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Helping Pacific protect animals, livelihoods in disasters

4 September 2013


Helping Pacific nations protect animals and livelihoods during disasters


The World Society for the Protection of Animals (WSPA) is working with veterinarians and Government leaders from across the Pacific this week to highlight the importance of planning for animals during disasters. Improving animal welfare by increasing the number of qualified vets and the standard of veterinary care in the region is also high on the agenda for WSPA’s CEO Mike Baker who is attending the Commonwealth Veterinarian Association’s (CVA) conference in Nandi, Fiji.

The CVA event follows a week of WSPA-led disaster preparation training in Suva for 21 officials from Vanuatu, Solomon Islands, Western Samoa, Fiji, Tonga, and the Cook Islands. Attendees learnt how to implement the globally recognized Livestock Emergency Guidelines and Standards (LEGS) which includes instruction on simple early warning systems and well-coordinated evacuation of animals.

Every year large numbers of animals suffer and die as a result of natural disasters across the Pacific. With experts predicting more frequent severe weather events as the world’s climate changes [Climate Change Impacts in the Asia/Pacific Region, ILFAD and The Global Mechanism.], injury and loss of livestock will have a progressive impact on Pacific nations, with a majority of people relying on their animals for livelihoods and sustenance.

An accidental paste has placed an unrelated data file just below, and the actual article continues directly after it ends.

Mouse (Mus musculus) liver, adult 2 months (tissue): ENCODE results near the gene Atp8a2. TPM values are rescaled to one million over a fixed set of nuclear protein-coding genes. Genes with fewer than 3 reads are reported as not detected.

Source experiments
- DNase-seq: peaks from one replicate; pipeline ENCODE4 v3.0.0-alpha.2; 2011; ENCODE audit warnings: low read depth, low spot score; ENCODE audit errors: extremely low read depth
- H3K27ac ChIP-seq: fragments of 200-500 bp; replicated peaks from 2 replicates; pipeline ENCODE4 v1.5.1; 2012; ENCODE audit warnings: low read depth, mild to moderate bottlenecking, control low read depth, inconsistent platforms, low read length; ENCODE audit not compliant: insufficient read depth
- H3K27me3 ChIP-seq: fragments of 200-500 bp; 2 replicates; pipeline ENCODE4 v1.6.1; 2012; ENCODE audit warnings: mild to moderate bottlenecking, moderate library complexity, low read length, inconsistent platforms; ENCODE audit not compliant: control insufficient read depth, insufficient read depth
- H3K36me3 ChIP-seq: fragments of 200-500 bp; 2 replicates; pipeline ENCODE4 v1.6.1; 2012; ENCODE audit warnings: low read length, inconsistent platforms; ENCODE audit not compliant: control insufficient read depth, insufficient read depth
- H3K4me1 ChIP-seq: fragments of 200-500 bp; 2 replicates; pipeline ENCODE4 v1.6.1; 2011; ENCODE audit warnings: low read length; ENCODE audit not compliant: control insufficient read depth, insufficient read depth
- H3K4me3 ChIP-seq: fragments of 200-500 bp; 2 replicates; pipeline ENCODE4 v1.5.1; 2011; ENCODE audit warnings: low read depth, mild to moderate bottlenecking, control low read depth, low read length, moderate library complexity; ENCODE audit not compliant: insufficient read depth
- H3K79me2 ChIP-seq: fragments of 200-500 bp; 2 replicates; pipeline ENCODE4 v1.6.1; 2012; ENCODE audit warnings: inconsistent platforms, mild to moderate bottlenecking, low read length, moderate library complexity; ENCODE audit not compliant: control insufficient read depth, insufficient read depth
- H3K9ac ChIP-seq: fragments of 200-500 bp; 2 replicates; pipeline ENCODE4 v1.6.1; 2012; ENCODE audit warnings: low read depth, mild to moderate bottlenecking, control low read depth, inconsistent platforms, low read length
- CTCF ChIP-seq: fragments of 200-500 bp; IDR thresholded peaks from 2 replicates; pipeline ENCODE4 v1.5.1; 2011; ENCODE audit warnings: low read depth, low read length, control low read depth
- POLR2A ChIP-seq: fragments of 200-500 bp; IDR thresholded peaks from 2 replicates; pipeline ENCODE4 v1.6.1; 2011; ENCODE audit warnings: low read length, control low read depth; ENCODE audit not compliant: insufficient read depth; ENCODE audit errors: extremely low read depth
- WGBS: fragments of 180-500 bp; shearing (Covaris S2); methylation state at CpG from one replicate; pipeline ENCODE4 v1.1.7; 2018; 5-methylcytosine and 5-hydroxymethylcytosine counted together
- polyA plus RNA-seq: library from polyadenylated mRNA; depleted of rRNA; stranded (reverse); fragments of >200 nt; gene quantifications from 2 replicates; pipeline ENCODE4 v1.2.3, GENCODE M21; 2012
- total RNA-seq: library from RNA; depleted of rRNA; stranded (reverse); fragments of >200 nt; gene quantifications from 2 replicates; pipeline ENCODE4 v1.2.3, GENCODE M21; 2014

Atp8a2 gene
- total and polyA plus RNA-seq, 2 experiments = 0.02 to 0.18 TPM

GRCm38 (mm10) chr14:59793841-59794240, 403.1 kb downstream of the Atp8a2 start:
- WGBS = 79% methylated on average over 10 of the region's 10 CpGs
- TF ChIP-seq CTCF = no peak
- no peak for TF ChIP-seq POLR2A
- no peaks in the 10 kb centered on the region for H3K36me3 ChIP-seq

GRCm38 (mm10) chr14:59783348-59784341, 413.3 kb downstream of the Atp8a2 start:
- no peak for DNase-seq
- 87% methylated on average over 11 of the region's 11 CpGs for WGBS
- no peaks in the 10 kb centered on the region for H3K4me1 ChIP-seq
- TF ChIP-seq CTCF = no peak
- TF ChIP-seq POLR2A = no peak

Helping animals during adversities ensures communities are better able to recover in the aftermath of cyclones, tsunamis and flooding common across the region. Last week’s LEGS session builds on similar training during 2012 bringing the total number of regionally accredited officials to 49.

WSPA’s Disaster Management Operations Director for Asia Pacific, Dr Ian Dacre said: “Our toughest challenges – food security and safety, disease, economic development and climate change – can only be tackled when the humane treatment of animals is a fundamental part of the solution.

“Our work to help animals starts with people. In this case we are working with local communities in island nations so they can better prepare and protect their animals from more frequent severe weather events. We are empowering people to take action and safeguard their animals – by helping animals we are also helping people too.”

In recent years WSPA has sent teams to Fiji to help animals and communities following Cyclone Tomas in 2010 and severe flooding in 2012. A team also responded to the Solomon Islands earthquake and tsunami in February this year.


WSPA is also supporting the CVA as it tackles challenges to improving animal welfare in the Pacific Island Countries and Territories (PICTs) including increasing the limited number of animal health services and considering the case for a veterinary school in Fiji.


Chair of the CVA Organising Committee Dr Robin Yarrow said: “Animals are a vitally important part of Pacific island life and also contribute significantly to food security and the regional economy. Increasing demand for livestock products is providing both opportunities and dilemmas; the welfare of companion animals, marine and wildlife is also important, yet we have a very limited number of veterinary professionals to care for our many diverse animals.


He added: “We need to ensure better animal protection and education because it makes sense for the animals and for the people who depend on them. We need people to understand the benefit of good animal welfare not only for their animals but for themselves as well.”


The WSPA has also recently signed an MOU with the CVA. The two organisations are dedicated to working together to improve animal welfare across the Pacific region.


ENDS

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